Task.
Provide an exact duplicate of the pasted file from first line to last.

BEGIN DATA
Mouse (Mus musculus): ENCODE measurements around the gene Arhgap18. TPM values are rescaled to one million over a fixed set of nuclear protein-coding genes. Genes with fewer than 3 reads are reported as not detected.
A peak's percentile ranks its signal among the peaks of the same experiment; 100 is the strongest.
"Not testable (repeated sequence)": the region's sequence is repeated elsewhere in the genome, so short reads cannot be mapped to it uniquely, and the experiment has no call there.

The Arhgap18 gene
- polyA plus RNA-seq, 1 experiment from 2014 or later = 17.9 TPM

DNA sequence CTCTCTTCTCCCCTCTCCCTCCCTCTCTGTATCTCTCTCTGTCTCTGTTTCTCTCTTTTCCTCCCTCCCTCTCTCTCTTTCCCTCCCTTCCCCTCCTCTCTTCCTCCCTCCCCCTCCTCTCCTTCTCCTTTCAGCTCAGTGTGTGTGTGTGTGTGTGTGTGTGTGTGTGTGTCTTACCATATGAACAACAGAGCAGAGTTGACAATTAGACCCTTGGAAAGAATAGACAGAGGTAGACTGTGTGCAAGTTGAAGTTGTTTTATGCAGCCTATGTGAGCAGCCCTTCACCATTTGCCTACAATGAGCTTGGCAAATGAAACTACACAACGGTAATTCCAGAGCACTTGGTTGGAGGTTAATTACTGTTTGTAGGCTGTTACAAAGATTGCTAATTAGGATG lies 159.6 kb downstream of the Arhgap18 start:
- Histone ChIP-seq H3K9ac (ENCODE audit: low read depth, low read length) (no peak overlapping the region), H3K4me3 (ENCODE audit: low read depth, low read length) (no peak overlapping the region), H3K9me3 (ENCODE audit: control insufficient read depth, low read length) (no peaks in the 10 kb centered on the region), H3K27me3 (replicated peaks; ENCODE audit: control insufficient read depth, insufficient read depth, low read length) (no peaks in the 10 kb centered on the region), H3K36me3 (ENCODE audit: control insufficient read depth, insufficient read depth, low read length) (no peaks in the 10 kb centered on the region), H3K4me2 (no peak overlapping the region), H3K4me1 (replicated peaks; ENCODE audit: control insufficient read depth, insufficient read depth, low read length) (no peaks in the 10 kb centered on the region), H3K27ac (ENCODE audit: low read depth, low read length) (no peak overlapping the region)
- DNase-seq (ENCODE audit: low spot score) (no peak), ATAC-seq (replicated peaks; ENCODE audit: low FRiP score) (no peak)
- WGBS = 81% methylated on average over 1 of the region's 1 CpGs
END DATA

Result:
Mouse (Mus musculus): ENCODE measurements around the gene Arhgap18. TPM values are rescaled to one million over a fixed set of nuclear protein-coding genes. Genes with fewer than 3 reads are reported as not detected.
A peak's percentile ranks its signal among the peaks of the same experiment; 100 is the strongest.
"Not testable (repeated sequence)": the region's sequence is repeated elsewhere in the genome, so short reads cannot be mapped to it uniquely, and the experiment has no call there.

The Arhgap18 gene
- polyA plus RNA-seq, 1 experiment from 2014 or later = 17.9 TPM

DNA sequence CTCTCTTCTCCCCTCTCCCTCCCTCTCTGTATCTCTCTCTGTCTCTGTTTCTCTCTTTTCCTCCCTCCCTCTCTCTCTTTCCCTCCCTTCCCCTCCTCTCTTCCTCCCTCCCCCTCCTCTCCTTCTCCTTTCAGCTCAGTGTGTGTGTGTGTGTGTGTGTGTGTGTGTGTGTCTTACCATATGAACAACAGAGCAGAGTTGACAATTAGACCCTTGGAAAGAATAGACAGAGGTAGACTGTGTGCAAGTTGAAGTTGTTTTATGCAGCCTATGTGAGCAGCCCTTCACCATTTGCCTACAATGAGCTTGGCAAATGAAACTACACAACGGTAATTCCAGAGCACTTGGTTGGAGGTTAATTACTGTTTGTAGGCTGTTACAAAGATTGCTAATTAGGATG lies 159.6 kb downstream of the Arhgap18 start:
- Histone ChIP-seq H3K9ac (ENCODE audit: low read depth, low read length) (no peak overlapping the region), H3K4me3 (ENCODE audit: low read depth, low read length) (no peak overlapping the region), H3K9me3 (ENCODE audit: control insufficient read depth, low read length) (no peaks in the 10 kb centered on the region), H3K27me3 (replicated peaks; ENCODE audit: control insufficient read depth, insufficient read depth, low read length) (no peaks in the 10 kb centered on the region), H3K36me3 (ENCODE audit: control insufficient read depth, insufficient read depth, low read length) (no peaks in the 10 kb centered on the region), H3K4me2 (no peak overlapping the region), H3K4me1 (replicated peaks; ENCODE audit: control insufficient read depth, insufficient read depth, low read length) (no peaks in the 10 kb centered on the region), H3K27ac (ENCODE audit: low read depth, low read length) (no peak overlapping the region)
- DNase-seq (ENCODE audit: low spot score) (no peak), ATAC-seq (replicated peaks; ENCODE audit: low FRiP score) (no peak)
- WGBS = 81% methylated on average over 1 of the region's 1 CpGs